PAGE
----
By Atom Markarian and Gevorg Stamboltsian
The European Union will provide 20 million euros ($25 million) worth of additional technical assistance to Armenia in the next three years in an effort to foster further legislative reforms, good governance and better public services, officials said on Monday.
A relevant agreement was signed in Yerevan by Finance and Economy Minister Vartan Khachatrian and Torben Holtze, the top representative of the EU’s executive Commission to Armenia and Georgia.
The aid is part of a three-year “national indicative” project to be implemented by the EU’s TACIS program for former Soviet states jointly with the Armenian authorities. A large part of it will be spent on bringing Armenian legislation closer to European standards and increasing the efficiency of the country’s cash-strapped local governments. European experts will assist the latter in drawing up development plans, collecting local taxes and training personnel.
The EU money will also be used for a reform of Armenia’s system of higher education. This will involve supplies of computers and other equipment state-run Armenian colleges and universities.
Speaking at the signing ceremony, Khachatrian emphasized the fact that the Armenian energy sector is another major beneficiary of the three-year scheme. He said it will finance work on the country’s long-term strategy for energy security that will include a list of measures necessary for the eventual closure of the Metsamor nuclear power plant.
The EU has long been pressing for Metsamor’s decommissioning, saying that its Soviet-era reactor does not meet European safety standards. Holtze reiterated its offer of a 100 million-euro compensation for the shutdown.
However, Yerevan maintains that the plant, which meets nearly 40 percent of Armenia’s energy needs, is safe enough to continue to operate and will not be closed until it finds an alternative source of cheap power. Khachatrian claimed that a rapid Metsamor replacement will require as much as $1 billion. He said one of the ways of substituting for the vital nuclear facility is to build a natural gas pipeline connecting Armenia to neighboring Iran.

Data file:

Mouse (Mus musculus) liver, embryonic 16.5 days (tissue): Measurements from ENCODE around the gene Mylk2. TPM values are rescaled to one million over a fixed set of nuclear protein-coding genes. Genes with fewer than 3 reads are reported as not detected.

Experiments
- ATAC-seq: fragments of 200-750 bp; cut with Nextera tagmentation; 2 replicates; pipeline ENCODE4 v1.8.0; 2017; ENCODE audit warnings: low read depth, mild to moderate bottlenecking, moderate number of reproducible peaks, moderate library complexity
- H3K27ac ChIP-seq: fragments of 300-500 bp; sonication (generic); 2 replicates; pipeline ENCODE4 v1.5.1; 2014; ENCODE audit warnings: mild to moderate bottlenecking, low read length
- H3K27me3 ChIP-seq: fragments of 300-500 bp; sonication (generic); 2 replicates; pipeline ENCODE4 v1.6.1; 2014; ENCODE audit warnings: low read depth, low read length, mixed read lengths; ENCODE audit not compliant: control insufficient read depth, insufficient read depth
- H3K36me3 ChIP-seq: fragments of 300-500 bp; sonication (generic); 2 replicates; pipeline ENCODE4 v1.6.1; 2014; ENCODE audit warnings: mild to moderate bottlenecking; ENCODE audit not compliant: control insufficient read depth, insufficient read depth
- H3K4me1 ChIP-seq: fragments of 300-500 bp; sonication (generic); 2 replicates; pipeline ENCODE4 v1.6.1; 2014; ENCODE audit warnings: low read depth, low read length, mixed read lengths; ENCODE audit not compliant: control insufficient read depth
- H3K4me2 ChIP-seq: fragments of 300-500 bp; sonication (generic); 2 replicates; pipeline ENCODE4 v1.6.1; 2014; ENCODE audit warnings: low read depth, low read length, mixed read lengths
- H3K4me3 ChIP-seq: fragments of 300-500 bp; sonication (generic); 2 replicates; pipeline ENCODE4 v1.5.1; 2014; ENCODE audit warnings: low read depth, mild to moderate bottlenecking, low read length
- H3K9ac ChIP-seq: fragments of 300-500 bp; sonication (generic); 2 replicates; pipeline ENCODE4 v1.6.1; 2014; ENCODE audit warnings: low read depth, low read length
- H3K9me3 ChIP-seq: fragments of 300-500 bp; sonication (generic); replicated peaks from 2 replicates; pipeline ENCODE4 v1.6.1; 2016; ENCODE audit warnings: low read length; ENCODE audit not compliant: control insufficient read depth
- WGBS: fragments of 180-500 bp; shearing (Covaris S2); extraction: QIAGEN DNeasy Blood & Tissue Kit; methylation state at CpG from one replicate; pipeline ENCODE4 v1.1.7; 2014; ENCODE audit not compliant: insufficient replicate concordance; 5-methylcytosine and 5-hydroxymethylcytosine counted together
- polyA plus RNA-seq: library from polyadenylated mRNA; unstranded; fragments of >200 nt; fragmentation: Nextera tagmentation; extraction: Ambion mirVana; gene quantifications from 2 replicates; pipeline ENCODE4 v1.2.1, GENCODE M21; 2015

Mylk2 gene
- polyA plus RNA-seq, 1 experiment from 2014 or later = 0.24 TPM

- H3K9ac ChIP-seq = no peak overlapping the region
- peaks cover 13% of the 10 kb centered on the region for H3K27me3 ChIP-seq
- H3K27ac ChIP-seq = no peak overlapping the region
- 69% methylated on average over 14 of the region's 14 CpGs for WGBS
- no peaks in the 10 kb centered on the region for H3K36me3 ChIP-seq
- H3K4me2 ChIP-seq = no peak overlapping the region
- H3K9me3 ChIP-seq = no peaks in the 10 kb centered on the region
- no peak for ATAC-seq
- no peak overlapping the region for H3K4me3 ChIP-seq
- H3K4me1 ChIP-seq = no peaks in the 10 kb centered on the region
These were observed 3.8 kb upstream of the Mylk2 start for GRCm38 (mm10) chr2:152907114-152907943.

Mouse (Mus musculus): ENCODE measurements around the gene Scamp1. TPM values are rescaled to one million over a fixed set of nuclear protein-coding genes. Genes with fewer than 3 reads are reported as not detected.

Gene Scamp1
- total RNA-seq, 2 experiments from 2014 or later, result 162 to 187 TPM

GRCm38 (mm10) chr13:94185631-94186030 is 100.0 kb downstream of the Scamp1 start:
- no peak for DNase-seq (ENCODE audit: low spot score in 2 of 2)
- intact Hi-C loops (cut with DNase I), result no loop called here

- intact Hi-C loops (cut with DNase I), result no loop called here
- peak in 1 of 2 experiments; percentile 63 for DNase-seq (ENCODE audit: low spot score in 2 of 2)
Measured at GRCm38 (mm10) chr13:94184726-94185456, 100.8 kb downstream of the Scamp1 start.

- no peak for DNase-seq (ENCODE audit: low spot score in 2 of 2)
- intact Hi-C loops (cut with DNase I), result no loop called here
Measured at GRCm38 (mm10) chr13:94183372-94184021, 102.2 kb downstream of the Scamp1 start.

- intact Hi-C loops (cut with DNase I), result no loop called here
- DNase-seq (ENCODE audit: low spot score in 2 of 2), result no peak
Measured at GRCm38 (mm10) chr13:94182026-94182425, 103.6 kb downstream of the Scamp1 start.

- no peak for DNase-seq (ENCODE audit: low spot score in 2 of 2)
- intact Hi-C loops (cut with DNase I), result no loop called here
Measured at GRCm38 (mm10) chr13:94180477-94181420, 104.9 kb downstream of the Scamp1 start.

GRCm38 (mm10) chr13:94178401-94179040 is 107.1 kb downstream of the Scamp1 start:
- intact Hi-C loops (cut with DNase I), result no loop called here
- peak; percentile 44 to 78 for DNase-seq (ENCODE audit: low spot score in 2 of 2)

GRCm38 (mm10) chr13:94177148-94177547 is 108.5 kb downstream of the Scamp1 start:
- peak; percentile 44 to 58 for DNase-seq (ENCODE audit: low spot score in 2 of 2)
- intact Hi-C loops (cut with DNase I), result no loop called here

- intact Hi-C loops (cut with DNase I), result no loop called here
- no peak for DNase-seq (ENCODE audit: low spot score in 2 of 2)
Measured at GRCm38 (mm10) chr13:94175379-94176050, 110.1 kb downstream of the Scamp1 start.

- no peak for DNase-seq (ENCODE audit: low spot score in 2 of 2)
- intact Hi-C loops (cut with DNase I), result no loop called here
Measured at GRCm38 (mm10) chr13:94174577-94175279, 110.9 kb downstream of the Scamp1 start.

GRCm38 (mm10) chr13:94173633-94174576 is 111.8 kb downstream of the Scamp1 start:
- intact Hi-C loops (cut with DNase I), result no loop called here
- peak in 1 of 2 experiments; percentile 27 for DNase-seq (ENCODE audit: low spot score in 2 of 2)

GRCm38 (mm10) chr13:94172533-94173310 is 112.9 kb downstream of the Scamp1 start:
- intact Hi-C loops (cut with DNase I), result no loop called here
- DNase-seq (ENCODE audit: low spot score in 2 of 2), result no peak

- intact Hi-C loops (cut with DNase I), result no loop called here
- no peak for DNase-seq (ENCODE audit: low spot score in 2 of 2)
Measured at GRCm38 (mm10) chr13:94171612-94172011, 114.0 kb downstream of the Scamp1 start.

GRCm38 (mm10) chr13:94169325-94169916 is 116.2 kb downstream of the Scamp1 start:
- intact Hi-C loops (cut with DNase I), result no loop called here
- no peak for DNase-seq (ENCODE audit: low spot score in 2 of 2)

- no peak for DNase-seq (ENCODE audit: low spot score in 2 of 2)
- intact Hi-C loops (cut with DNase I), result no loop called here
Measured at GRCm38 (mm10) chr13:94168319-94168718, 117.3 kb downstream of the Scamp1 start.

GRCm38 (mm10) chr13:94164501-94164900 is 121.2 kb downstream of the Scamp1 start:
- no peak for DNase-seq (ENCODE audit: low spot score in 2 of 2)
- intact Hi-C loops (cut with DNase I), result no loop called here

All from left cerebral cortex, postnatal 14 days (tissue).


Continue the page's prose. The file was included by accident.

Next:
“We hope to start the construction of the Armenia-Iran pipeline this year and finish it in a couple of years,” the minister told reporters.
The Armenian government has sought EU funding for the implementation of the $100 million project. However, EU member countries and the European Commission remain cool towards the idea, a stance reaffirmed by Holtze.
The overall amount of EU assistance to Armenia since independence has surpassed 330 million euros. The figure does not include about 170 million euros worth of aid directly provided by EU member states.
The European Commission in particular has subsidized the Armenian state budget under its Food Security Program (FSP) launched in 1996. The annual subsidies have since totaled 67 million euros. Yerevan expects to receive 9.5 million euros in additional FSP funds this year.
Armenia’s growing ties with the EU were discussed on Monday at the start of a regular meeting in Yerevan of a permanent commission made up of Armenian lawmakers and members of the European Parliament. The tense political situation in the country will be high on the agenda of the three-day session. The European co-chair of the body, Ursula Schleicher of Germany, said free and fair elections must be a top priority for the Armenian authorities.
“We have discussed the very important problem of free elections because that is the basis for a free parliament,” Schleicher told RFE/RL.
The European parliamentarians held separate meetings with leaders of the opposition minority in the National Assembly that have been boycotting parliament sessions over the authorities’ refusal to hold a national vote of confidence in President Robert Kocharian. According to Shavarsh Kocharian of the Artarutyun (Justice) bloc, the oppositionists told them that political stability will not take hold in Armenia without a “restoration of constitutional order,” an opposition euphemism for regime change.
Schleicher’s Italian deputy, Demetrio Volcic, said the European Parliament delegation will raise the issue of press freedom in the country, notably the continuing ban on the independent television channel A1+. He said they will also discuss the current state of international efforts to resolve the Nagorno-Karabakh conflict.
Schleicher’s delegation will meet on Tuesday with Oleg Yesayan, speaker of the unrecognized Nagorno-Karabakh Republic’s parliament.
(Photolur photo: Schleicher sitting next to parliament speaker Artur Baghdasarian and the chairman of the parliament committee on foreign affairs, Armen Rustamian.)